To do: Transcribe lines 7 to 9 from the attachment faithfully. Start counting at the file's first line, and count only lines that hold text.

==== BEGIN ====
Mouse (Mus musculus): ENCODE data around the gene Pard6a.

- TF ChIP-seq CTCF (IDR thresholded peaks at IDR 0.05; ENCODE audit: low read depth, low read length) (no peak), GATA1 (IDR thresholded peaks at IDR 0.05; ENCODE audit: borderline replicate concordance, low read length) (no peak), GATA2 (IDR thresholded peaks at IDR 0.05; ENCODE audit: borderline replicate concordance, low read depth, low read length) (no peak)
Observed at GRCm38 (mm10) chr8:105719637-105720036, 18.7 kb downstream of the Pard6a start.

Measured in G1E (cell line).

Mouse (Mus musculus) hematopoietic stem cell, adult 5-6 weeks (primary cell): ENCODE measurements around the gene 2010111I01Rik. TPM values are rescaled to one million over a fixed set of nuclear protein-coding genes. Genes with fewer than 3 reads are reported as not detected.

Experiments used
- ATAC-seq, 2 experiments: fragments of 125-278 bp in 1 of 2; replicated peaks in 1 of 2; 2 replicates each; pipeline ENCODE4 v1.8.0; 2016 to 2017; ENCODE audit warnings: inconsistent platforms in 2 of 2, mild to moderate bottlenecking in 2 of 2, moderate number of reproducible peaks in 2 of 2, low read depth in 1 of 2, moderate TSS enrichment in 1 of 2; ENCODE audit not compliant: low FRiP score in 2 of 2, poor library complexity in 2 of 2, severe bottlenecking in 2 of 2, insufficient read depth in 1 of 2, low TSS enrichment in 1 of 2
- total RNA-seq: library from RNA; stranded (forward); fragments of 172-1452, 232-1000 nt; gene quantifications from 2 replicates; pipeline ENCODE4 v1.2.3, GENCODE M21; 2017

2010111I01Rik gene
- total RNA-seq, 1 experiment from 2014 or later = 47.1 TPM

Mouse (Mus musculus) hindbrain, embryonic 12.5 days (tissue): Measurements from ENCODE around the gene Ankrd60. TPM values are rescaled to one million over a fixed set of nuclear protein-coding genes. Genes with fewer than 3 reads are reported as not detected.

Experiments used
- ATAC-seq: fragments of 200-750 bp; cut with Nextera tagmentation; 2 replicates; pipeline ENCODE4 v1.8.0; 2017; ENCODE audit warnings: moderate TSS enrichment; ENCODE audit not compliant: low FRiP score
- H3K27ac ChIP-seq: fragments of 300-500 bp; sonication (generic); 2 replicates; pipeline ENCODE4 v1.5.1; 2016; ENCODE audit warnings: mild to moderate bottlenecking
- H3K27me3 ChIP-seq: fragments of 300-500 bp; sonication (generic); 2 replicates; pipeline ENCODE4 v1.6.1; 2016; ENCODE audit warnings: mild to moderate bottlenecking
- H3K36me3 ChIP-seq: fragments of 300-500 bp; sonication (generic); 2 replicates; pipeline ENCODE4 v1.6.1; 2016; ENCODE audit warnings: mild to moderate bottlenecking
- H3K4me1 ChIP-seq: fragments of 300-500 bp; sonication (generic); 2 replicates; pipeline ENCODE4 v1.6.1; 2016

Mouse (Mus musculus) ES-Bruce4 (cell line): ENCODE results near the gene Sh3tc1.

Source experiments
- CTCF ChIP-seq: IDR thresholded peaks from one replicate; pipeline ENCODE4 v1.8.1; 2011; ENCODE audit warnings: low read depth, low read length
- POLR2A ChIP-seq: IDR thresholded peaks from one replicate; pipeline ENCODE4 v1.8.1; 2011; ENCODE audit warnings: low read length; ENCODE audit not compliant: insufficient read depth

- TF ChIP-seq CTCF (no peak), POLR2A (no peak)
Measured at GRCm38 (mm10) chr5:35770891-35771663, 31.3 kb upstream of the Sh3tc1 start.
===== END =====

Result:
- ATAC-seq, 2 experiments: fragments of 125-278 bp in 1 of 2; replicated peaks in 1 of 2; 2 replicates each; pipeline ENCODE4 v1.8.0; 2016 to 2017; ENCODE audit warnings: inconsistent platforms in 2 of 2, mild to moderate bottlenecking in 2 of 2, moderate number of reproducible peaks in 2 of 2, low read depth in 1 of 2, moderate TSS enrichment in 1 of 2; ENCODE audit not compliant: low FRiP score in 2 of 2, poor library complexity in 2 of 2, severe bottlenecking in 2 of 2, insufficient read depth in 1 of 2, low TSS enrichment in 1 of 2
- total RNA-seq: library from RNA; stranded (forward); fragments of 172-1452, 232-1000 nt; gene quantifications from 2 replicates; pipeline ENCODE4 v1.2.3, GENCODE M21; 2017

2010111I01Rik gene